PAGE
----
(Reuters) - Australia fans used to watching David Warner give his side a blistering start in limited-overs cricket may be scratching their heads at the pedestrian rate the left-hander is scoring at in the Cricket World Cup.
Needing to give Australia a flying start in pursuit of India’s 352-5 on Sunday, the 32-year-old scored a painfully slow 56 from 84 balls and did not score a run for 14 deliveries at one point.
His 66.66 strike rate in the 36-run loss at the Oval was almost 30 points below his career average of 95.47 in the 50-overs format.
In Australia’s first game in Bristol against Afghanistan, arguably the weakest bowling unit at the tournament, Warner scored an unbeaten 89 to guide his side to an easy seven-wicket win.
However, he took 114 balls to accumulate the runs and only hit eight fours on a ground that has short straight and square boundaries.
Warner entered the World Cup having blazed his way to a competition-leading 692 runs in the Indian Premier League, but Australia captain Aaron Finch said he had not consciously decided to be more circumspect in the longer format.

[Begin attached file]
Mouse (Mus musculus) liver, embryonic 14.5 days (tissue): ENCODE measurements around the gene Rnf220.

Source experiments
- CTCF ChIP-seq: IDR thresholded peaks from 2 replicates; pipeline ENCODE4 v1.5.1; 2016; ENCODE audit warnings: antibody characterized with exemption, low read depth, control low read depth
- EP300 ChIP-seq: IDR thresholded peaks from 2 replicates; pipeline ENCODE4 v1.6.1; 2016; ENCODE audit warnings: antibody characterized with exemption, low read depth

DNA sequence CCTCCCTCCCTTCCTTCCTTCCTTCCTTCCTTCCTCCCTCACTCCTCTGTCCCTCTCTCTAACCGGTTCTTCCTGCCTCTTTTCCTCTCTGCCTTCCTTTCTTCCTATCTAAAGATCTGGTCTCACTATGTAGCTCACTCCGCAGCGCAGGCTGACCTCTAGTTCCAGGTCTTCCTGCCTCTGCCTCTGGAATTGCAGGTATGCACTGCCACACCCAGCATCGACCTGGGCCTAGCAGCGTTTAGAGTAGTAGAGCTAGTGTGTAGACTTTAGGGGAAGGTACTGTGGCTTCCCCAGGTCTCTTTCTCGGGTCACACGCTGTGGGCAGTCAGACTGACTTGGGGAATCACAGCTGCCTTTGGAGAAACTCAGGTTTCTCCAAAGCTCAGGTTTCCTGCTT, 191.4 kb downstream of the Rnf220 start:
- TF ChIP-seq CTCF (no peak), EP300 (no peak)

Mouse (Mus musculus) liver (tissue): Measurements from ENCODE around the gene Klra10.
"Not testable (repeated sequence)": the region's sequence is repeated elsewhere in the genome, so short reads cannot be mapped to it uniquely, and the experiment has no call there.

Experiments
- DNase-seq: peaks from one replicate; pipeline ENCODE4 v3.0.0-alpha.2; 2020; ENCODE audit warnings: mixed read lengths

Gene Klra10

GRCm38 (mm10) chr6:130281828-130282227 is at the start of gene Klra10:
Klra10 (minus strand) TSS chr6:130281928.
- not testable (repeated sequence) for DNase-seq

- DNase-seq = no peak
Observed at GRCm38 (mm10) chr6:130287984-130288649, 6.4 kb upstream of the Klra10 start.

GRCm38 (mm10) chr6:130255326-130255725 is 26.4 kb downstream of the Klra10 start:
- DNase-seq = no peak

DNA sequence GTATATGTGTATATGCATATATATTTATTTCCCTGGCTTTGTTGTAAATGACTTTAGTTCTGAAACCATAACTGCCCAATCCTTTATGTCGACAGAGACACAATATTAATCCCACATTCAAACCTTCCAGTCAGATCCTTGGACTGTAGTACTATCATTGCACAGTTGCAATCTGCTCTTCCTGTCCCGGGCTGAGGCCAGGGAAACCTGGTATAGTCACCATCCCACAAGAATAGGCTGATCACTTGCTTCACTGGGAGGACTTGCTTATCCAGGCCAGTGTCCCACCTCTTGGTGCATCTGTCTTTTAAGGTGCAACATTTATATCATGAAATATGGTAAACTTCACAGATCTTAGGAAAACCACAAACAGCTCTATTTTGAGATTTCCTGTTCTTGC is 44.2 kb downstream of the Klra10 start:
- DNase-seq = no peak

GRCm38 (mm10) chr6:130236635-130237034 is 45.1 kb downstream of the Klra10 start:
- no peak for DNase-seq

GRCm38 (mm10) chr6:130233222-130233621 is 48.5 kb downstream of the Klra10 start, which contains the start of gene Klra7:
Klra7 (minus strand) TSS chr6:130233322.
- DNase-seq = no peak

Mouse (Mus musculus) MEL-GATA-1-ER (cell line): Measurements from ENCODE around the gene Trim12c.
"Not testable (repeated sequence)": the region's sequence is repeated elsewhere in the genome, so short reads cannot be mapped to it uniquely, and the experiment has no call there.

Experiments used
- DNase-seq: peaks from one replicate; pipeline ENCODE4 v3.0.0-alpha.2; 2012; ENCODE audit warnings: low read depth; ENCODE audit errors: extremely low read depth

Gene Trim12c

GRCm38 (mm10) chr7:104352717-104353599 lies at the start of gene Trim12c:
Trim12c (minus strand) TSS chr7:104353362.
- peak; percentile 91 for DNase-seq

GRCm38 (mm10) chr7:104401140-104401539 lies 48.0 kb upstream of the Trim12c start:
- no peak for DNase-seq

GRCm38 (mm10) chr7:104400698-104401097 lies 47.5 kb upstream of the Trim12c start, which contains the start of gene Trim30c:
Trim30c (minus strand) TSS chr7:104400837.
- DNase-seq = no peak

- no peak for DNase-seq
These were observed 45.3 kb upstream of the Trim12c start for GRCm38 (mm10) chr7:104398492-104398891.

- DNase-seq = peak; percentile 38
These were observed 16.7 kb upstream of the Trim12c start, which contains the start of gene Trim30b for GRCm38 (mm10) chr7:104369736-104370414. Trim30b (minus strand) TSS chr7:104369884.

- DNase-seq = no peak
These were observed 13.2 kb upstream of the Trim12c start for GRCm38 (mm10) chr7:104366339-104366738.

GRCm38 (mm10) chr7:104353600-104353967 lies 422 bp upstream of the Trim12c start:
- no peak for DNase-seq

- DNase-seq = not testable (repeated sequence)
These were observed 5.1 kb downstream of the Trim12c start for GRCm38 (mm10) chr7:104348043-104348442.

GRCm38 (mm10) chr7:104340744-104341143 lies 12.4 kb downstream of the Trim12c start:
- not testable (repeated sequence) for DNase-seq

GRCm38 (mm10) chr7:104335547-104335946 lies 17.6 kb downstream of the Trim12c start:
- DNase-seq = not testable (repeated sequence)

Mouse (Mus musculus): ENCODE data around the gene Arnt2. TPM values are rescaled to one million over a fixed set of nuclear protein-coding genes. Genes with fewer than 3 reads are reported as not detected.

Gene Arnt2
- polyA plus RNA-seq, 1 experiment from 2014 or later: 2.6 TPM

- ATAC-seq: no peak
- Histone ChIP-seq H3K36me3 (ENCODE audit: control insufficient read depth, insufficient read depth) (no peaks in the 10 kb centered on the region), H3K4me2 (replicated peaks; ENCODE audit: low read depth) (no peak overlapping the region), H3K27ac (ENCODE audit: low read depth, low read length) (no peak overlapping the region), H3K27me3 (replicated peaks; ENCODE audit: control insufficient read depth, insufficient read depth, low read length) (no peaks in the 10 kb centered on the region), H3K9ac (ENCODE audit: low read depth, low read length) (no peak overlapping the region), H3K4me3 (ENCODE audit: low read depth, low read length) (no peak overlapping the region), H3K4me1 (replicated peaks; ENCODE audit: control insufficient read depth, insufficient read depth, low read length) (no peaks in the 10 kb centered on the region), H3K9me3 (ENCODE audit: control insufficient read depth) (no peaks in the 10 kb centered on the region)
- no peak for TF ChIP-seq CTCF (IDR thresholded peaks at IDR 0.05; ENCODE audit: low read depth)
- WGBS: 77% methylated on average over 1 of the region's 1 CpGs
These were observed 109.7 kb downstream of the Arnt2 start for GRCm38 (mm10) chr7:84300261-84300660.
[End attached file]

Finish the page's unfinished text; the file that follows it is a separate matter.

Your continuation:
“No, it hasn’t been a plan, a team plan or an individual plan for David,” Finch told reporters of Warner’s relatively slow scoring rate.
“I think they bowled really well early. They bowled nice and straight, back of the length, where the ball was just skidding quite low to start with.
“They just didn’t give us any width to get away or any length to really work with, either over the top or get a drive away.
“Their bowling plans were pretty simple but really effective on a wicket like that.”
India’s bowling coach Bharat Arun said they had developed a short-pitched bowling plan to Warner that would make him uncomfortable and not allow him to free his arms, something opening bowler Bhuvneshwar Kumar adhered to strictly on Sunday.
Warner scored only 22 from 44 balls in his opening 61-run stand with Finch.
While Kumar and Jasprit Bumrah restricted Warner at the top of the innings, Finch had special praise for India’s spinners Kuldeep Yadav and Yuzvendra Chahal, who dried up the runs in the middle of the innings.
“Their spinners probably had a bigger impact than what ours did,” Finch said.
“Well, they did have a bigger impact than what our spinners did, through the middle overs in particular where the ball was just starting to hold up.”
Reporting by Greg Stutchbury in Wellington; Editing by Peter Rutherford